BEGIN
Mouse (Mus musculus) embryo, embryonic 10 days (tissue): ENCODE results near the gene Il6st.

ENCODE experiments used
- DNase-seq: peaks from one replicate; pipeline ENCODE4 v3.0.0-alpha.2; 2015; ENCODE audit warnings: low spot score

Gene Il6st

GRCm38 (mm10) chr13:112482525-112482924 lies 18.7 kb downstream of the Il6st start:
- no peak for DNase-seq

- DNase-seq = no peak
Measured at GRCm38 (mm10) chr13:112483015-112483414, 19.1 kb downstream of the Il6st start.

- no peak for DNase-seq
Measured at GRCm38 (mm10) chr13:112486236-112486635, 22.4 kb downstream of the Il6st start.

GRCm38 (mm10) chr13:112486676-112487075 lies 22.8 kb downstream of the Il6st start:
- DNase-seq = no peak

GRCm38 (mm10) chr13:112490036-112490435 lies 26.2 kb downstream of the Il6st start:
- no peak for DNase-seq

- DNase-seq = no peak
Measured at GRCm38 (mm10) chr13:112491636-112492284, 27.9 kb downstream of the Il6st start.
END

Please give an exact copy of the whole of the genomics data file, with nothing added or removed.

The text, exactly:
Mouse (Mus musculus) embryo, embryonic 10 days (tissue): ENCODE results near the gene Il6st.

ENCODE experiments used
- DNase-seq: peaks from one replicate; pipeline ENCODE4 v3.0.0-alpha.2; 2015; ENCODE audit warnings: low spot score

Gene Il6st

GRCm38 (mm10) chr13:112482525-112482924 lies 18.7 kb downstream of the Il6st start:
- no peak for DNase-seq

- DNase-seq = no peak
Measured at GRCm38 (mm10) chr13:112483015-112483414, 19.1 kb downstream of the Il6st start.

- no peak for DNase-seq
Measured at GRCm38 (mm10) chr13:112486236-112486635, 22.4 kb downstream of the Il6st start.

GRCm38 (mm10) chr13:112486676-112487075 lies 22.8 kb downstream of the Il6st start:
- DNase-seq = no peak

GRCm38 (mm10) chr13:112490036-112490435 lies 26.2 kb downstream of the Il6st start:
- no peak for DNase-seq

- DNase-seq = no peak
Measured at GRCm38 (mm10) chr13:112491636-112492284, 27.9 kb downstream of the Il6st start.